“It takes you back to your college days when you ate ramen all the time, except we jazz it up with vegetables and put in house smoked brisket on top of it,” said Shea.

He admitted that being based in Charleston, a culinary hotspot with tons of higher end restaurants, helps his creativity. Shea not only worked in a few high-end restaurants and fancy catering businesses after he graduated from culinary school, he now frequents them as a customer to glean little things he can apply to the ballpark menu.

Two years ago, he saw one chef doing something called a beer shake and decided that had potential at Joseph P. Riley Jr. Park.

“It’s exactly what it sounds like,” said Shea. “You take the milk out of the milkshake and put beer in it.”

Shea and his staff keep pairing new beers with different ice creams, like chocolate stouts and mocha porters with coffee and chocolate ice creams. But the king at this point is a blend of Guinness stout, vanilla ice cream and caramel syrup, whipped up to a milkshake consistency.

“It’s just caught on in a big way, and there’s no going back from it now,” he said.

Summer Harvest Salad (via Charleston RiverDogs)

Summer Harvest Salad (via Charleston RiverDogs)

Shea and Co. get creative for health enthusiasts, too. Anyone still holding on for dear life to the gluten-free trend can attend a Riverdogs game and enjoy gluten-free beer, black bean burgers, and tacos with roasted corn and pico de gallo. They also can try the summer harvest salad, a mix of hydroponic butter leaf lettuce, basil and tomatoes served in a souvenir batting helmet. You don’t see that anywhere else.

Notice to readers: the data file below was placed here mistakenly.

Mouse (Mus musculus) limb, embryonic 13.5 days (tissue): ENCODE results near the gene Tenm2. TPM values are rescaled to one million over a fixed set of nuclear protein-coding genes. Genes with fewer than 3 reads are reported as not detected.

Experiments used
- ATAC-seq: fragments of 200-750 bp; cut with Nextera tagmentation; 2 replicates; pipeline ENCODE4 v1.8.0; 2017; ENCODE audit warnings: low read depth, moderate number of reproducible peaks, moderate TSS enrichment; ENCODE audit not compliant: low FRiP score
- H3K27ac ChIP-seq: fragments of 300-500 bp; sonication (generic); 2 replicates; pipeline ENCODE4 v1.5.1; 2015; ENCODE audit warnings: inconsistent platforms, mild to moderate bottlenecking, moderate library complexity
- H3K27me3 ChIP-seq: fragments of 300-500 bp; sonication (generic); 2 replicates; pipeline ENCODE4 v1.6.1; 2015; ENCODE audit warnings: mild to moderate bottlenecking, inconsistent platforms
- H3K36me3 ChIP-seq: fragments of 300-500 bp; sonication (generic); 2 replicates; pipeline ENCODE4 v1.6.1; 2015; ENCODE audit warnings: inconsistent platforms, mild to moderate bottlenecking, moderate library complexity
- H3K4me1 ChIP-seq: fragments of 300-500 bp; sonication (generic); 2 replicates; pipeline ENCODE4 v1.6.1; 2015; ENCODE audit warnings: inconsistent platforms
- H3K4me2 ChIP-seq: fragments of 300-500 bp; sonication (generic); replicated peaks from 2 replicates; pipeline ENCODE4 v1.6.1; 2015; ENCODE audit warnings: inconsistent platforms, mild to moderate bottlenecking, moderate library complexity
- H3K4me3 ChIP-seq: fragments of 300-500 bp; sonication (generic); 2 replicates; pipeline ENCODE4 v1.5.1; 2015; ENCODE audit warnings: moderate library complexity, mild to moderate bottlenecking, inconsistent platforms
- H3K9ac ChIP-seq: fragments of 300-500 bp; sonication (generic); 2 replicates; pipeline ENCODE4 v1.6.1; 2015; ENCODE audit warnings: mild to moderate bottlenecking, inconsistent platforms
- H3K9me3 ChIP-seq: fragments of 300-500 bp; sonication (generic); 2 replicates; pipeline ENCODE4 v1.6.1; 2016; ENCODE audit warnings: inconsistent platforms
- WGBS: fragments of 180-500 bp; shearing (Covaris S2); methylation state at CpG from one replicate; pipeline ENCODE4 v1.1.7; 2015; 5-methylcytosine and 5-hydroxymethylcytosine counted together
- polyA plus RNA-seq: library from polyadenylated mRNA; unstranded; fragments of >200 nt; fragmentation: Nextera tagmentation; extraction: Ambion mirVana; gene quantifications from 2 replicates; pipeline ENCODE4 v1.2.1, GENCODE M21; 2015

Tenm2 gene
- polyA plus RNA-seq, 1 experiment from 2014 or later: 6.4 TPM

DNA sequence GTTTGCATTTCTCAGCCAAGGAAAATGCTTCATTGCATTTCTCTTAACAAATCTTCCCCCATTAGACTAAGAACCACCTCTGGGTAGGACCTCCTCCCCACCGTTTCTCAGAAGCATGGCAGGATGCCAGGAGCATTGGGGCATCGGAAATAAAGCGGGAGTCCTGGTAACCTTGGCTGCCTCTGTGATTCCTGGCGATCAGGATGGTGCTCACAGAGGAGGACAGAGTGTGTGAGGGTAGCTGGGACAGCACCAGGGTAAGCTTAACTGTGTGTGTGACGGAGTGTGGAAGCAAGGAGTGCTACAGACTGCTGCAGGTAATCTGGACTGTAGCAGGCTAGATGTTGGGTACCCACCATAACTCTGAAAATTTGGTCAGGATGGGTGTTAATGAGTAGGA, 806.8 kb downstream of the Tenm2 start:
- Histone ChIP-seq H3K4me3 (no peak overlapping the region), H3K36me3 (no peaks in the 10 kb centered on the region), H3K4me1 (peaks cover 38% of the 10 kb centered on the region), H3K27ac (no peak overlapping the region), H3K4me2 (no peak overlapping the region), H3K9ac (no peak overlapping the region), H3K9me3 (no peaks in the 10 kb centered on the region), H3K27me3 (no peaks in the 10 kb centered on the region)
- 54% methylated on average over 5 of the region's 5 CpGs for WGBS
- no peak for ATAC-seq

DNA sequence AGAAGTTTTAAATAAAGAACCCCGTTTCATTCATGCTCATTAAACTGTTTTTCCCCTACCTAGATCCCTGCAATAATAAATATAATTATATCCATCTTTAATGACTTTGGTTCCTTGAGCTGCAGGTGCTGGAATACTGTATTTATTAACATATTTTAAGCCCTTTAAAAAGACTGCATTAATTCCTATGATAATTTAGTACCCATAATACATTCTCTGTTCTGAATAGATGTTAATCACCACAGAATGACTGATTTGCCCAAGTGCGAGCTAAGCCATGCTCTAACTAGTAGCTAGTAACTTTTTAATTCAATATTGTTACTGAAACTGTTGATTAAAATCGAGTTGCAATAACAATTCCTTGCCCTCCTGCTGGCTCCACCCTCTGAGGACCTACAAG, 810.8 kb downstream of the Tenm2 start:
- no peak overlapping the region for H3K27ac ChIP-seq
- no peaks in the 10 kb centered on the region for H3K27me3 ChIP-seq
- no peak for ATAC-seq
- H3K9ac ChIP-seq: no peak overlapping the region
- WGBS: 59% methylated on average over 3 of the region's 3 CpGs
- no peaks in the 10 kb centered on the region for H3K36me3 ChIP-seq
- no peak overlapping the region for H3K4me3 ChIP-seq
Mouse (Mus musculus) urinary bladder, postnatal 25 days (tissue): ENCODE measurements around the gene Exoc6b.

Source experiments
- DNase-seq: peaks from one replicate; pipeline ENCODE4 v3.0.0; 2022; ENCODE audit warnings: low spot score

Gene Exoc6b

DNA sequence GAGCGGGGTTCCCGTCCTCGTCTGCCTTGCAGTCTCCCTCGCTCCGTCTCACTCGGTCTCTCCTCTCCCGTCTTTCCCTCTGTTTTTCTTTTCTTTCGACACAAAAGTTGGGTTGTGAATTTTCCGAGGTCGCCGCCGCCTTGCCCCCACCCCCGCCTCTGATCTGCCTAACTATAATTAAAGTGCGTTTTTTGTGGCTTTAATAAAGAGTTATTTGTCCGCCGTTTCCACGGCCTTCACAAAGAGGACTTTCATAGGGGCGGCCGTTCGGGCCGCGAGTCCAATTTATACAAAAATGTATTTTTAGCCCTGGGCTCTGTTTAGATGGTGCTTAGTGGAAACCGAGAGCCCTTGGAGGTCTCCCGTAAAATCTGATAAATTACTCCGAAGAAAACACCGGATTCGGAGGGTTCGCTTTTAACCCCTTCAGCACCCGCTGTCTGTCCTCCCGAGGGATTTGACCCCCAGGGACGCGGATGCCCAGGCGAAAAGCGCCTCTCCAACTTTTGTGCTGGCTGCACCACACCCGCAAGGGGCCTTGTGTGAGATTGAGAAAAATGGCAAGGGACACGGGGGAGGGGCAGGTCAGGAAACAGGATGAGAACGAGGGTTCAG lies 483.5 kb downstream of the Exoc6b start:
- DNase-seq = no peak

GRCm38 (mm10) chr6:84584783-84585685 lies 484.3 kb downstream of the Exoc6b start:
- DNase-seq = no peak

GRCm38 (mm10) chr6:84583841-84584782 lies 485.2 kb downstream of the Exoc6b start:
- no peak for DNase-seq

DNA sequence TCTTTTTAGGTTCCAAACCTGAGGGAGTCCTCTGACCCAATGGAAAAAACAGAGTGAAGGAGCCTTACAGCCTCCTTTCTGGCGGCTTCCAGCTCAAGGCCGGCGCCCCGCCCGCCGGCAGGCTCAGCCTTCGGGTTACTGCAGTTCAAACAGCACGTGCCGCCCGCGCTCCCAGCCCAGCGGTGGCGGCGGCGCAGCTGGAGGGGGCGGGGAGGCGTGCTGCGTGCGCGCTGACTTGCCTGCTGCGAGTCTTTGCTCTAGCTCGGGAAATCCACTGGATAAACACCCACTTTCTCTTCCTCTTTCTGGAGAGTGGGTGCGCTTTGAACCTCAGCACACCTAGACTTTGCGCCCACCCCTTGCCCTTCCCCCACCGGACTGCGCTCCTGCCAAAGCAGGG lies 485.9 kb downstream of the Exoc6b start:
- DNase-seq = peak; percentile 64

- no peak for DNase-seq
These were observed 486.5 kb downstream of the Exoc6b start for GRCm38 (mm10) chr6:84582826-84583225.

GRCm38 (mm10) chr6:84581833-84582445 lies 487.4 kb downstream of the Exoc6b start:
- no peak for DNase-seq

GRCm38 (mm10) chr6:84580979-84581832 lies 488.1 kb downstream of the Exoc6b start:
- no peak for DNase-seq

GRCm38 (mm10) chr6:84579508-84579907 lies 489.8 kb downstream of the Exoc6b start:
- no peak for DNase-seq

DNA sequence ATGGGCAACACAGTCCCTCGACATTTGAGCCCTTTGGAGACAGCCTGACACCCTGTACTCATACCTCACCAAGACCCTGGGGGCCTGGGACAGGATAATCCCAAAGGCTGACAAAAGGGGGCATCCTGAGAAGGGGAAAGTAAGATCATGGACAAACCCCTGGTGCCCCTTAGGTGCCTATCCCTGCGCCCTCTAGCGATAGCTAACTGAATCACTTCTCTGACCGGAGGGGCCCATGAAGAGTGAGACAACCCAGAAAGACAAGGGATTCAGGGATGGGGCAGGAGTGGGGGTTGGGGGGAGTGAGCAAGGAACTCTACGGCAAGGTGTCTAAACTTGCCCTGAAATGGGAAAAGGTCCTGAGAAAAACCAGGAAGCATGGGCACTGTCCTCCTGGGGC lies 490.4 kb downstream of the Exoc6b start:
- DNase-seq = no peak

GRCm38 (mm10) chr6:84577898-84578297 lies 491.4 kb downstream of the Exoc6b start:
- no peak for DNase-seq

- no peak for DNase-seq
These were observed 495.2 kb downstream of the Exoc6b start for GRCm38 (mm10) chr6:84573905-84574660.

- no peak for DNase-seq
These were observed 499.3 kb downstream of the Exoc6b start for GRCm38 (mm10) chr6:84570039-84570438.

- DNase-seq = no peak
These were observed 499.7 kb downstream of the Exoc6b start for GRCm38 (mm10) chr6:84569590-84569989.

But let’s face it. The most popular ballpark food items, no matter how dolled up, are bad for you. Shea’s brisket may be the ideal ballpark meal for paleo diet devotees, but the No. 1 seller is the Homewrecker Hot Dog, a footlong slathered with pimiento cheese and topped with cole slaw, pickled okra, barbecue sauce and bacon. Anyone who sleeps in the same bed with someone else knows why it’s called a homewrecker.

The redneck egg rolls certainly don’t look healthy, either. The stuffed wontons are fried to a crispy brown with a side of spicy remoulade for dipping. I found out later these are the same egg rolls on the menu at Sonny’s Barbecue, a chain restaurant with locations all over the Southeast. I appreciate the Southern tie-in.